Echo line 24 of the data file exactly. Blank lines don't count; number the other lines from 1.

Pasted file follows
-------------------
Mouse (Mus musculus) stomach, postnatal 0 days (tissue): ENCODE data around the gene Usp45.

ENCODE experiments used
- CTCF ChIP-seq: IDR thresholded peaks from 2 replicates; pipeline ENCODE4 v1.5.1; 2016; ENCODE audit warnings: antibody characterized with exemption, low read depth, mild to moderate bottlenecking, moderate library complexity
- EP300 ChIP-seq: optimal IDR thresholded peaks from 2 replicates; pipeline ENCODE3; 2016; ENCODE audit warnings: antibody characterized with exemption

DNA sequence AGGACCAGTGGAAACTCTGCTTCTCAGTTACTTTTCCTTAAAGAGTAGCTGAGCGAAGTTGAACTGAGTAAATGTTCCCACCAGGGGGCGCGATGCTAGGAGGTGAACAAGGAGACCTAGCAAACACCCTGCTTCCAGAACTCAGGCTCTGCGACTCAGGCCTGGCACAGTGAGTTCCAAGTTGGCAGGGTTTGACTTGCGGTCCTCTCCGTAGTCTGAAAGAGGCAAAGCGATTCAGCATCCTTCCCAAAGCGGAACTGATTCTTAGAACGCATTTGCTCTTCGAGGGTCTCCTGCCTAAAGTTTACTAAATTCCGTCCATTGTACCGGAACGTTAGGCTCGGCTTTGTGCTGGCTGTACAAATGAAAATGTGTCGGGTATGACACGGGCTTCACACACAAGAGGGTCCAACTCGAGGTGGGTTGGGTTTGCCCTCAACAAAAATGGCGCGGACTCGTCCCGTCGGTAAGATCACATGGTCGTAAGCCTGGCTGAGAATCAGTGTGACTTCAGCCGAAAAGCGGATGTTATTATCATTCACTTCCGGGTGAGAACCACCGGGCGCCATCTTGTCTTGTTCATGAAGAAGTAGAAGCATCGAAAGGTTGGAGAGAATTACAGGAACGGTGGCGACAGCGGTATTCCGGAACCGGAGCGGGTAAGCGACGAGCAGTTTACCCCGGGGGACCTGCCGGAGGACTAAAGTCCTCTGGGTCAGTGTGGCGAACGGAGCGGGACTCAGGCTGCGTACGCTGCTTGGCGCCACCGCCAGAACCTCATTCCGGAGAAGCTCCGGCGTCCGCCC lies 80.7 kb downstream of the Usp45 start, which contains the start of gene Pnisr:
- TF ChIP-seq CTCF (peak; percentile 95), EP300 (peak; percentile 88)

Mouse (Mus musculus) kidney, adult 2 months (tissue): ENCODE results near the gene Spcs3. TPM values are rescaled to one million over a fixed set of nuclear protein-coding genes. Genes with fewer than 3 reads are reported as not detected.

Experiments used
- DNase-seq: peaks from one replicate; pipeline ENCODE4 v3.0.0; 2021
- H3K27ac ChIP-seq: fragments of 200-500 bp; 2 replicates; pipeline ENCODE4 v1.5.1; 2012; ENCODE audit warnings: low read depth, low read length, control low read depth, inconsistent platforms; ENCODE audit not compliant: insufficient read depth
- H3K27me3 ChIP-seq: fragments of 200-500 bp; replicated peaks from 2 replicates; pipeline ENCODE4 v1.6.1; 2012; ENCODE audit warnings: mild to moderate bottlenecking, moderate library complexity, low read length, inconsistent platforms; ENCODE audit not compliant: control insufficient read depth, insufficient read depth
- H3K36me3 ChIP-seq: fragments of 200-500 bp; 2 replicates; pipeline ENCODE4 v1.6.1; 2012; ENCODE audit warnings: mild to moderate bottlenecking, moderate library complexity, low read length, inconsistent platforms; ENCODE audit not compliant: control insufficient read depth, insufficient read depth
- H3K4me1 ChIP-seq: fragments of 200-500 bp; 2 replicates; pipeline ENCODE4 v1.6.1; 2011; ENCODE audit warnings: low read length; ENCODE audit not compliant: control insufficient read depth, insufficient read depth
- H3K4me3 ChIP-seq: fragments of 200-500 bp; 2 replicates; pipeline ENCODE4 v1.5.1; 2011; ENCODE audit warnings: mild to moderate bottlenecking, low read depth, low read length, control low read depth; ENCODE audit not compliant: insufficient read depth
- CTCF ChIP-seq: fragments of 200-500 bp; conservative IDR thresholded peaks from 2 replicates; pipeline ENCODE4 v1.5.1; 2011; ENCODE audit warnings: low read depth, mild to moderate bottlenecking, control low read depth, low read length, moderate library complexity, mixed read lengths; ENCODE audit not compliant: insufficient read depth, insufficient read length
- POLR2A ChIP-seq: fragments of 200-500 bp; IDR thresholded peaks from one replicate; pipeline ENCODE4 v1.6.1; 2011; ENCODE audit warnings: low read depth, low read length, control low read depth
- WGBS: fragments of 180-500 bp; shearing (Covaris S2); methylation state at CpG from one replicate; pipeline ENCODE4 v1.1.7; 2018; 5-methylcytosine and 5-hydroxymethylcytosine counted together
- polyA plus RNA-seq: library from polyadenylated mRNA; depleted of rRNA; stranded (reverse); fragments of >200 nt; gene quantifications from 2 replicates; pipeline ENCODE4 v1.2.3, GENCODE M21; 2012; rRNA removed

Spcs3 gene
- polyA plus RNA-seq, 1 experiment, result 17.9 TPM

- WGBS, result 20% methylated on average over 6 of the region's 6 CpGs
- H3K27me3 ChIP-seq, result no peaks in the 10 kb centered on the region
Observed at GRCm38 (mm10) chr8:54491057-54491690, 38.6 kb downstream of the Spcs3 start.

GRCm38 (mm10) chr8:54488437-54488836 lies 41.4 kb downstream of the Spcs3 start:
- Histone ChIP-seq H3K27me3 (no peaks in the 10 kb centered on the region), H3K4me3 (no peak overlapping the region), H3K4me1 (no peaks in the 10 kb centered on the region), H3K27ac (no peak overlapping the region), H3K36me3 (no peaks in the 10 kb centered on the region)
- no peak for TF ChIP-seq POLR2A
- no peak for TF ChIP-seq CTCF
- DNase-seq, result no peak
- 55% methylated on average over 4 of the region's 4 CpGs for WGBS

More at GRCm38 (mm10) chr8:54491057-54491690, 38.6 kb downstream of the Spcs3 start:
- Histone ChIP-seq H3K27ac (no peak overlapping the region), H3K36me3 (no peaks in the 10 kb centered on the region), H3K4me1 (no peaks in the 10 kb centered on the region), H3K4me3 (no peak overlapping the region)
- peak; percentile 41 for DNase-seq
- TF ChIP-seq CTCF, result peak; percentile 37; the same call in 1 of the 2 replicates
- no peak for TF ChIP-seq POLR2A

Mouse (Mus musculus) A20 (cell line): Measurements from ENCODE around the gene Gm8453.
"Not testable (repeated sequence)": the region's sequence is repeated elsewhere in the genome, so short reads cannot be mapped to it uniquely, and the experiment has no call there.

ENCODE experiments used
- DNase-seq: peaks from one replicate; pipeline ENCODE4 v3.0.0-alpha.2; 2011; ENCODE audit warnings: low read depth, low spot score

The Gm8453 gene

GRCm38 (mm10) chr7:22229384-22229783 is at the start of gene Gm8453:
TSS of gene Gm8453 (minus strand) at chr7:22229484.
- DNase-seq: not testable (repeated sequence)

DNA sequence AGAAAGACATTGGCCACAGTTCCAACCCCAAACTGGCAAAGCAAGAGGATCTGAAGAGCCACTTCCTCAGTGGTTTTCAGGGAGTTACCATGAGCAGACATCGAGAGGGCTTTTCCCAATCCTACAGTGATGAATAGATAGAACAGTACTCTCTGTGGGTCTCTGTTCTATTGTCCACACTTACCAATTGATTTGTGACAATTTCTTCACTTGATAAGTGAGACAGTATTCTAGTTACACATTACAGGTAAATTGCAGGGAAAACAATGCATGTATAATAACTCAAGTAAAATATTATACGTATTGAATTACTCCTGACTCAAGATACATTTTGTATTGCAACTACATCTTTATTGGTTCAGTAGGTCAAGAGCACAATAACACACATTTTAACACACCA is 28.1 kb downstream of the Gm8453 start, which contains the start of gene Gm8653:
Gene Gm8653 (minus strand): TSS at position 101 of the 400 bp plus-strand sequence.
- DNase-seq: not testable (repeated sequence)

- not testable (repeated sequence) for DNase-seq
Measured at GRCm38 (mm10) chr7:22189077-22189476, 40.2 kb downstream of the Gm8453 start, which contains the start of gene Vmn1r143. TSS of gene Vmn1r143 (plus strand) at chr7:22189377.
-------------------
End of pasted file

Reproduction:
GRCm38 (mm10) chr8:54488437-54488836 lies 41.4 kb downstream of the Spcs3 start: